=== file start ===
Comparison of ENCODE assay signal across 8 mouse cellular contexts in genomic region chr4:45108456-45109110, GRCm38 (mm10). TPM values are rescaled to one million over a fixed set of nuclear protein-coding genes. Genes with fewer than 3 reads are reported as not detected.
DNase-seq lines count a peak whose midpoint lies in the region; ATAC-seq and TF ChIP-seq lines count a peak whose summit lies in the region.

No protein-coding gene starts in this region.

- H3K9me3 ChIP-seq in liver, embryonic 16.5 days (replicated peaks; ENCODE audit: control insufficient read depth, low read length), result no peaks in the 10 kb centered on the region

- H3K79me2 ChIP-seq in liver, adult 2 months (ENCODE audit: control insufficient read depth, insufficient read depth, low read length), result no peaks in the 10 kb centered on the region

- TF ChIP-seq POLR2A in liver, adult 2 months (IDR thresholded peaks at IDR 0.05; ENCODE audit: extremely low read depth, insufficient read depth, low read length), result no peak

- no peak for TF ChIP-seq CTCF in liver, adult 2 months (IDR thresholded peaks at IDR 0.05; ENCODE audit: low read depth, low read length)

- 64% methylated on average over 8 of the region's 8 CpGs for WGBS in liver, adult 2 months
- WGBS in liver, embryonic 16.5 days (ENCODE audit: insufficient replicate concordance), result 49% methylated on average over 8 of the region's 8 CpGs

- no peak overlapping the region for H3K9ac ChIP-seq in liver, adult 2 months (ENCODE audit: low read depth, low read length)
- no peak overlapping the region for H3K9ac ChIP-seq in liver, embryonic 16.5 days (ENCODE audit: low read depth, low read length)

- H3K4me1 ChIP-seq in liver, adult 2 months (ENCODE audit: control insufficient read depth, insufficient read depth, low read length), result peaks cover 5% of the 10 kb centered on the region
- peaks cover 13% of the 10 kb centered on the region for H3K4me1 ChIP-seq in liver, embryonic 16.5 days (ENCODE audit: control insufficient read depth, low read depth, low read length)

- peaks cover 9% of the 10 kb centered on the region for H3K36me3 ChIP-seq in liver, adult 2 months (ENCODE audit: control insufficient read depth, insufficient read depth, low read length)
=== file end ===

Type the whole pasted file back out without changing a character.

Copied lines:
Comparison of ENCODE assay signal across 8 mouse cellular contexts in genomic region chr4:45108456-45109110, GRCm38 (mm10). TPM values are rescaled to one million over a fixed set of nuclear protein-coding genes. Genes with fewer than 3 reads are reported as not detected.
DNase-seq lines count a peak whose midpoint lies in the region; ATAC-seq and TF ChIP-seq lines count a peak whose summit lies in the region.

No protein-coding gene starts in this region.

- H3K9me3 ChIP-seq in liver, embryonic 16.5 days (replicated peaks; ENCODE audit: control insufficient read depth, low read length), result no peaks in the 10 kb centered on the region

- H3K79me2 ChIP-seq in liver, adult 2 months (ENCODE audit: control insufficient read depth, insufficient read depth, low read length), result no peaks in the 10 kb centered on the region

- TF ChIP-seq POLR2A in liver, adult 2 months (IDR thresholded peaks at IDR 0.05; ENCODE audit: extremely low read depth, insufficient read depth, low read length), result no peak

- no peak for TF ChIP-seq CTCF in liver, adult 2 months (IDR thresholded peaks at IDR 0.05; ENCODE audit: low read depth, low read length)

- 64% methylated on average over 8 of the region's 8 CpGs for WGBS in liver, adult 2 months
- WGBS in liver, embryonic 16.5 days (ENCODE audit: insufficient replicate concordance), result 49% methylated on average over 8 of the region's 8 CpGs

- no peak overlapping the region for H3K9ac ChIP-seq in liver, adult 2 months (ENCODE audit: low read depth, low read length)
- no peak overlapping the region for H3K9ac ChIP-seq in liver, embryonic 16.5 days (ENCODE audit: low read depth, low read length)

- H3K4me1 ChIP-seq in liver, adult 2 months (ENCODE audit: control insufficient read depth, insufficient read depth, low read length), result peaks cover 5% of the 10 kb centered on the region
- peaks cover 13% of the 10 kb centered on the region for H3K4me1 ChIP-seq in liver, embryonic 16.5 days (ENCODE audit: control insufficient read depth, low read depth, low read length)

- peaks cover 9% of the 10 kb centered on the region for H3K36me3 ChIP-seq in liver, adult 2 months (ENCODE audit: control insufficient read depth, insufficient read depth, low read length)